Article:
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Schistosomiasis: Host-Parasite interactions

Original Research ARTICLE Provisionally accepted The full-text will be published soon. Notify me

Front. Immunol. | doi: 10.3389/fimmu.2019.00682

Performance of an Ultra-Sensitive Assay Targeting the Circulating Anodic Antigen (CAA) for Detection of Schistosoma mansoni Infection in a Low Endemic Area in Brazil

Mariana S. Sousa1, Govert J. van Dam2*, Marta Cristhiany C. Pinheiro1, Claudia J. de Dood2,  Jose M. Peralta3, Regina Helena S. Peralta4, Elizabeth d. Daher1, Paul L. Corstjens2 and  Fernando Schemelzer M. Bezerra1*
  • 1Faculty of Medicine, Federal University of Ceará, Brazil
  • 2Leiden University Medical Center, Netherlands
  • 3Institute of Microbiology, Federal University of Rio de Janeiro, Brazil
  • 4Universidade Federal Fluminense, Brazil

Techniques with high sensitivity and specificity are required for an accurate diagnosis in low-transmission settings, where the conventional parasitological methods are insensitive. We determined the accuracy of an up-converting phosphor-lateral flow circulating anodic antigen (UCP-LF CAA) assay in urine and serum for Schistosoma mansoni diagnosis in low-prevalence settings in Ceará, Brazil, before and after praziquantel treatment. Clinical samples of a total of 258 individuals were investigated by UCP-LF CAA, point-of-care - circulating cathodic antigen (POC-CCA), soluble worm antigen preparation (SWAP)-ELISA and Kato-Katz (KK); a selection of 128 stools by real-time PCR technique. Three and 6-weeks after treatment, samples were collected and evaluated by detection Schistosoma circulating antigens (CAA and CCA). The UCP-LF CAA assays detected 80 positives (31%) with urine and 82 positives (31.8%) with serum. The urine POC-CCA and serum SWAP-ELISA assays detected 30 (11.6%) and 107 (40.7%) positives, respectively. The Kato-Katz technique revealed only 4 positive stool samples (1.6%). Among the 128 individuals with complete data records, 19 cases were identified by PCR (14.8%); Sensitivities and specificities of the UCP-LF CAA assays, determined versus a combined reference standard based on CCA/KK/PCR positivity, ranged from 60-68% and 68-77%, respectively. In addition only for comparative purposes, sensitivities of the different assays were determined versus a comparative reference based on CAA/KK/PCR positivity, showing the highest sensitivity for the urine CAA assay (80%), followed by the serum CAA (70.9%), SWAP-ELISA (43.6%), PCR (34.5%), POC-CCA (29.1%), whilst triplicate Kato-Katz thick smears had a very low sensitivity (3.6%). CAA concentrations were higher in serum than in urine and were significantly correlated. There was a significant decrease in urine and serum CAA levels 3 and 6-weeks after treatment. The UCP-LF CAA assays revealed 33 and 28 S. mansoni-infected patients at the 3- and 6-week posttreatment follow-up, respectively. The UCP-LF CAA assays show high sensitivity for the diagnosis of S. mansoni in low-endemicity settings. It detects a considerably higher number of infections than microscopy, POC-CCA or PCR. Also it shows to be very useful for evaluating cure rates after treatment. Hence, the UCP-LF CAA assay is a robust and promising diagnostic approach in low-transmission settings.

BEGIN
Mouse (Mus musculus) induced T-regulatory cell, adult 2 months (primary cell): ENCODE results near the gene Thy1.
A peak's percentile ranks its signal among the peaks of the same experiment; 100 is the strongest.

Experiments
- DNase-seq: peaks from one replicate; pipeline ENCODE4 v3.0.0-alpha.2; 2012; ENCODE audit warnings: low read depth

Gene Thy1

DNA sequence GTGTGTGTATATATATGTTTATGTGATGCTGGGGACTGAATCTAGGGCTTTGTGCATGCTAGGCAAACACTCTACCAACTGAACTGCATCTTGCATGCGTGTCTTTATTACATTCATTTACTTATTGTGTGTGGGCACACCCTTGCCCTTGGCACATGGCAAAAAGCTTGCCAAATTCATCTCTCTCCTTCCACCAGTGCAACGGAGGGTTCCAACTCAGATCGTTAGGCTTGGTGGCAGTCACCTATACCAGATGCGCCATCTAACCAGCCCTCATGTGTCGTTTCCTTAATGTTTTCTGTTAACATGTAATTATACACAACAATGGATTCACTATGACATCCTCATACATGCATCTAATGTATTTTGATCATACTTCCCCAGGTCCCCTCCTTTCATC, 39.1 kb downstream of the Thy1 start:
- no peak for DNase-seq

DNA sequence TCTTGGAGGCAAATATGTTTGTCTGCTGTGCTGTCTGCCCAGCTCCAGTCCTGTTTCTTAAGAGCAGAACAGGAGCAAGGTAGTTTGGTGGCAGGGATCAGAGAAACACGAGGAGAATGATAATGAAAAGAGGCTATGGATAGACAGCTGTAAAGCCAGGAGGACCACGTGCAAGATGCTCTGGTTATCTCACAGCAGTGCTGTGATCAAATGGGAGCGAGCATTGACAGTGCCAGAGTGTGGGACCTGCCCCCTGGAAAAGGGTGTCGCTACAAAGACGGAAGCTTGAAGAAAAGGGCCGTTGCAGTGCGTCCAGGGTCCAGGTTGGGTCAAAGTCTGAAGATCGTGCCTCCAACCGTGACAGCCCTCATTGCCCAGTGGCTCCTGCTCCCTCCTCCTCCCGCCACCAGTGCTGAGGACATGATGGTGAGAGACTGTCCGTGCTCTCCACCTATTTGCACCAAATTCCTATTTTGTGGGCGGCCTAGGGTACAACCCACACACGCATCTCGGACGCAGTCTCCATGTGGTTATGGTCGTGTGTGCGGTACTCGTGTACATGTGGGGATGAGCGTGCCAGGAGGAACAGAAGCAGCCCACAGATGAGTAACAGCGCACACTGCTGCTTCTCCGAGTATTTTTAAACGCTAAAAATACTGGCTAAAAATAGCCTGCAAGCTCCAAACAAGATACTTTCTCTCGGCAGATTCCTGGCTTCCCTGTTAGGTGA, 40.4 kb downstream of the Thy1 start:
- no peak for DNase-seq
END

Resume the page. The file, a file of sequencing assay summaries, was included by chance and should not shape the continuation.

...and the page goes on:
Keywords: Circulating anodic antigen (CAA), diagnosis, Up-converting phosphor lateral-flow assay, POC-CCA test, Polymerase chain reaction (PCR), Schistosoma mansoni, Brazil, Low endemic area

Received: 20 Sep 2018; Accepted: 13 Mar 2019.

Edited by:

Thiago Almeida Pereira, Institute for Stem Cell Biology and Regenerative Medicine, Stanford University, United States

Reviewed by:

Deborah Negrão-Corrêa, Federal University of Minas Gerais, Brazil
Edward Oliveira, Fiocruz Research Center Renê Rachou, Brazil  

Copyright: © 2019 Sousa, van Dam, Pinheiro, de Dood, Peralta, Peralta, Daher, Corstjens and Bezerra. This is an open-access article distributed under the terms of the Creative Commons Attribution License (CC BY). The use, distribution or reproduction in other forums is permitted, provided the original author(s) and the copyright owner(s) are credited and that the original publication in this journal is cited, in accordance with accepted academic practice. No use, distribution or reproduction is permitted which does not comply with these terms.

* Correspondence:
Dr. Govert J. van Dam, Leiden University Medical Center, Leiden, 2333, Netherlands, g.j.van_dam@lumc.nl
Prof. Fernando Schemelzer M. Bezerra, Faculty of Medicine, Federal University of Ceará, Fortaleza, Brazil, bezerra@ufc.br